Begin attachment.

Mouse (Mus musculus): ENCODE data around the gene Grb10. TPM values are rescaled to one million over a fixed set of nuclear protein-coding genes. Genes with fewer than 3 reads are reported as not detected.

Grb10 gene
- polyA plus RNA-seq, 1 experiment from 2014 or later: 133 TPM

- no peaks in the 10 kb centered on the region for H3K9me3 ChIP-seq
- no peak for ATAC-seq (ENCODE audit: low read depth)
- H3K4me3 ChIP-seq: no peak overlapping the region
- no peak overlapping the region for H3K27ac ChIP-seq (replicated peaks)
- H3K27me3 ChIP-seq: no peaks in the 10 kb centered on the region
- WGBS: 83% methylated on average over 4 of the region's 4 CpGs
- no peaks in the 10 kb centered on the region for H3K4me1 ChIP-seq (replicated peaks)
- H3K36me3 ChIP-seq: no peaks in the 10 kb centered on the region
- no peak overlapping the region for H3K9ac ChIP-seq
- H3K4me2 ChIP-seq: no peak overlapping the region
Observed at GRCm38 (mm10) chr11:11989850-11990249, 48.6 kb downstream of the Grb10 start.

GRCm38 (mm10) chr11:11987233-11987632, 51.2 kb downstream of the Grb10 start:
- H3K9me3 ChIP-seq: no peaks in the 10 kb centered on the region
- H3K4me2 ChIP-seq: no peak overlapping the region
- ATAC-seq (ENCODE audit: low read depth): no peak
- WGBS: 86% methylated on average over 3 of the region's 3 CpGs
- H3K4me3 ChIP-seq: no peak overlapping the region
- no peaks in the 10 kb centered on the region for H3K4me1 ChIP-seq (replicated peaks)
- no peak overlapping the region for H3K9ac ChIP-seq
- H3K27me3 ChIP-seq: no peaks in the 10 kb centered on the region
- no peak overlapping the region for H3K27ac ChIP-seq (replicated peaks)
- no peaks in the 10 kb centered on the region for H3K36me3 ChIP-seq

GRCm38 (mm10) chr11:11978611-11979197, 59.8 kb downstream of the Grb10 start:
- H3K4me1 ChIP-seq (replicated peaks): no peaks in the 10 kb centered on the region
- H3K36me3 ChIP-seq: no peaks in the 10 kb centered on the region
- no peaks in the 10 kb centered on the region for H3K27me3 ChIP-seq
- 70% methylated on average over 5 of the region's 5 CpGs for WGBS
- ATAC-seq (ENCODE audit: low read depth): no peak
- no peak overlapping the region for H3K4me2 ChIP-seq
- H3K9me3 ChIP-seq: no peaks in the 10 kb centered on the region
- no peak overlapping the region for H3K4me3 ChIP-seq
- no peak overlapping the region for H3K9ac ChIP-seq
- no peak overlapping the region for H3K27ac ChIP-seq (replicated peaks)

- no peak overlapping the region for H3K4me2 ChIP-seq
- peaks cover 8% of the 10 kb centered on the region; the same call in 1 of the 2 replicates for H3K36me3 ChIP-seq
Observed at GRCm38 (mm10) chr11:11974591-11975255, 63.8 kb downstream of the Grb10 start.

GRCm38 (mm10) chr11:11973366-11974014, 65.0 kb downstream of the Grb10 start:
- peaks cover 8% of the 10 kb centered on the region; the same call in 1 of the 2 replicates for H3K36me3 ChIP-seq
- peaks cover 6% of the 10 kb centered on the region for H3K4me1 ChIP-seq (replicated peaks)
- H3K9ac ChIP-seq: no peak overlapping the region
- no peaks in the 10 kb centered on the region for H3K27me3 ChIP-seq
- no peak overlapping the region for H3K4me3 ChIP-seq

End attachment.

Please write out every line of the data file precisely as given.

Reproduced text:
Mouse (Mus musculus): ENCODE data around the gene Grb10. TPM values are rescaled to one million over a fixed set of nuclear protein-coding genes. Genes with fewer than 3 reads are reported as not detected.

Grb10 gene
- polyA plus RNA-seq, 1 experiment from 2014 or later: 133 TPM

- no peaks in the 10 kb centered on the region for H3K9me3 ChIP-seq
- no peak for ATAC-seq (ENCODE audit: low read depth)
- H3K4me3 ChIP-seq: no peak overlapping the region
- no peak overlapping the region for H3K27ac ChIP-seq (replicated peaks)
- H3K27me3 ChIP-seq: no peaks in the 10 kb centered on the region
- WGBS: 83% methylated on average over 4 of the region's 4 CpGs
- no peaks in the 10 kb centered on the region for H3K4me1 ChIP-seq (replicated peaks)
- H3K36me3 ChIP-seq: no peaks in the 10 kb centered on the region
- no peak overlapping the region for H3K9ac ChIP-seq
- H3K4me2 ChIP-seq: no peak overlapping the region
Observed at GRCm38 (mm10) chr11:11989850-11990249, 48.6 kb downstream of the Grb10 start.

GRCm38 (mm10) chr11:11987233-11987632, 51.2 kb downstream of the Grb10 start:
- H3K9me3 ChIP-seq: no peaks in the 10 kb centered on the region
- H3K4me2 ChIP-seq: no peak overlapping the region
- ATAC-seq (ENCODE audit: low read depth): no peak
- WGBS: 86% methylated on average over 3 of the region's 3 CpGs
- H3K4me3 ChIP-seq: no peak overlapping the region
- no peaks in the 10 kb centered on the region for H3K4me1 ChIP-seq (replicated peaks)
- no peak overlapping the region for H3K9ac ChIP-seq
- H3K27me3 ChIP-seq: no peaks in the 10 kb centered on the region
- no peak overlapping the region for H3K27ac ChIP-seq (replicated peaks)
- no peaks in the 10 kb centered on the region for H3K36me3 ChIP-seq

GRCm38 (mm10) chr11:11978611-11979197, 59.8 kb downstream of the Grb10 start:
- H3K4me1 ChIP-seq (replicated peaks): no peaks in the 10 kb centered on the region
- H3K36me3 ChIP-seq: no peaks in the 10 kb centered on the region
- no peaks in the 10 kb centered on the region for H3K27me3 ChIP-seq
- 70% methylated on average over 5 of the region's 5 CpGs for WGBS
- ATAC-seq (ENCODE audit: low read depth): no peak
- no peak overlapping the region for H3K4me2 ChIP-seq
- H3K9me3 ChIP-seq: no peaks in the 10 kb centered on the region
- no peak overlapping the region for H3K4me3 ChIP-seq
- no peak overlapping the region for H3K9ac ChIP-seq
- no peak overlapping the region for H3K27ac ChIP-seq (replicated peaks)

- no peak overlapping the region for H3K4me2 ChIP-seq
- peaks cover 8% of the 10 kb centered on the region; the same call in 1 of the 2 replicates for H3K36me3 ChIP-seq
Observed at GRCm38 (mm10) chr11:11974591-11975255, 63.8 kb downstream of the Grb10 start.

GRCm38 (mm10) chr11:11973366-11974014, 65.0 kb downstream of the Grb10 start:
- peaks cover 8% of the 10 kb centered on the region; the same call in 1 of the 2 replicates for H3K36me3 ChIP-seq
- peaks cover 6% of the 10 kb centered on the region for H3K4me1 ChIP-seq (replicated peaks)
- H3K9ac ChIP-seq: no peak overlapping the region
- no peaks in the 10 kb centered on the region for H3K27me3 ChIP-seq
- no peak overlapping the region for H3K4me3 ChIP-seq